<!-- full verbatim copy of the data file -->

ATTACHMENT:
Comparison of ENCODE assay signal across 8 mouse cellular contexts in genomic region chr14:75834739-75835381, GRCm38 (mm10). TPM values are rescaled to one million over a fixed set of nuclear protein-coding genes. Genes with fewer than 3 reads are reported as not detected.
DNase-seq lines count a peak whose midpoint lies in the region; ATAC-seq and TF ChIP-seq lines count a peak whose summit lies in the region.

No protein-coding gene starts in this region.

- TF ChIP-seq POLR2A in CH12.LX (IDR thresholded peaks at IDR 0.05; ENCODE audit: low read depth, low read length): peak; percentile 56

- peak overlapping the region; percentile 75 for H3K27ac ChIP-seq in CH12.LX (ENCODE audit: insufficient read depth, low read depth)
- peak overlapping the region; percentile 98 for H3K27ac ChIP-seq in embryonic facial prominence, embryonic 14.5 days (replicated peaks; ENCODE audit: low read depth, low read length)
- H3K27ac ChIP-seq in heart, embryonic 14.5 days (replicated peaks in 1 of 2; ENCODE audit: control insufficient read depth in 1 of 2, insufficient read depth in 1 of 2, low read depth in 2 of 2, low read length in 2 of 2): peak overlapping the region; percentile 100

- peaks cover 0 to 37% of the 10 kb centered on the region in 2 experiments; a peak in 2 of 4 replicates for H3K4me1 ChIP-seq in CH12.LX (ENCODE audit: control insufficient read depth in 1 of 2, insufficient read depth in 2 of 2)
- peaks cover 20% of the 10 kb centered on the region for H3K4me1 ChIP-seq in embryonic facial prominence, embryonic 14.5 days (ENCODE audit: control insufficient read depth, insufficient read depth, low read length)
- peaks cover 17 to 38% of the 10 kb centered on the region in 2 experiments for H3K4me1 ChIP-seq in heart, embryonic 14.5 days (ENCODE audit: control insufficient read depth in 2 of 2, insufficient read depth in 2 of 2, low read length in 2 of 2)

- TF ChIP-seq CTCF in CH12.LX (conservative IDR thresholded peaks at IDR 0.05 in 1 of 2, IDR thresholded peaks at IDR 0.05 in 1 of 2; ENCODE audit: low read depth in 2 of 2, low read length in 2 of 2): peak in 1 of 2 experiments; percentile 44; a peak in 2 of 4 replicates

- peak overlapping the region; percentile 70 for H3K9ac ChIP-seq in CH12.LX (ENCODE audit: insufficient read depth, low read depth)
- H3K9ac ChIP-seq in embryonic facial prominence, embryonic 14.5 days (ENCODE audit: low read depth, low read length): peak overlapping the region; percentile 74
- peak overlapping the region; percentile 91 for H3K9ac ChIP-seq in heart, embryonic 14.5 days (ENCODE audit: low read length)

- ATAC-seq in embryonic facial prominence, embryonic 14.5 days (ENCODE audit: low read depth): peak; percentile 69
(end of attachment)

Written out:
Comparison of ENCODE assay signal across 8 mouse cellular contexts in genomic region chr14:75834739-75835381, GRCm38 (mm10). TPM values are rescaled to one million over a fixed set of nuclear protein-coding genes. Genes with fewer than 3 reads are reported as not detected.
DNase-seq lines count a peak whose midpoint lies in the region; ATAC-seq and TF ChIP-seq lines count a peak whose summit lies in the region.

No protein-coding gene starts in this region.

- TF ChIP-seq POLR2A in CH12.LX (IDR thresholded peaks at IDR 0.05; ENCODE audit: low read depth, low read length): peak; percentile 56

- peak overlapping the region; percentile 75 for H3K27ac ChIP-seq in CH12.LX (ENCODE audit: insufficient read depth, low read depth)
- peak overlapping the region; percentile 98 for H3K27ac ChIP-seq in embryonic facial prominence, embryonic 14.5 days (replicated peaks; ENCODE audit: low read depth, low read length)
- H3K27ac ChIP-seq in heart, embryonic 14.5 days (replicated peaks in 1 of 2; ENCODE audit: control insufficient read depth in 1 of 2, insufficient read depth in 1 of 2, low read depth in 2 of 2, low read length in 2 of 2): peak overlapping the region; percentile 100

- peaks cover 0 to 37% of the 10 kb centered on the region in 2 experiments; a peak in 2 of 4 replicates for H3K4me1 ChIP-seq in CH12.LX (ENCODE audit: control insufficient read depth in 1 of 2, insufficient read depth in 2 of 2)
- peaks cover 20% of the 10 kb centered on the region for H3K4me1 ChIP-seq in embryonic facial prominence, embryonic 14.5 days (ENCODE audit: control insufficient read depth, insufficient read depth, low read length)
- peaks cover 17 to 38% of the 10 kb centered on the region in 2 experiments for H3K4me1 ChIP-seq in heart, embryonic 14.5 days (ENCODE audit: control insufficient read depth in 2 of 2, insufficient read depth in 2 of 2, low read length in 2 of 2)

- TF ChIP-seq CTCF in CH12.LX (conservative IDR thresholded peaks at IDR 0.05 in 1 of 2, IDR thresholded peaks at IDR 0.05 in 1 of 2; ENCODE audit: low read depth in 2 of 2, low read length in 2 of 2): peak in 1 of 2 experiments; percentile 44; a peak in 2 of 4 replicates

- peak overlapping the region; percentile 70 for H3K9ac ChIP-seq in CH12.LX (ENCODE audit: insufficient read depth, low read depth)
- H3K9ac ChIP-seq in embryonic facial prominence, embryonic 14.5 days (ENCODE audit: low read depth, low read length): peak overlapping the region; percentile 74
- peak overlapping the region; percentile 91 for H3K9ac ChIP-seq in heart, embryonic 14.5 days (ENCODE audit: low read length)

- ATAC-seq in embryonic facial prominence, embryonic 14.5 days (ENCODE audit: low read depth): peak; percentile 69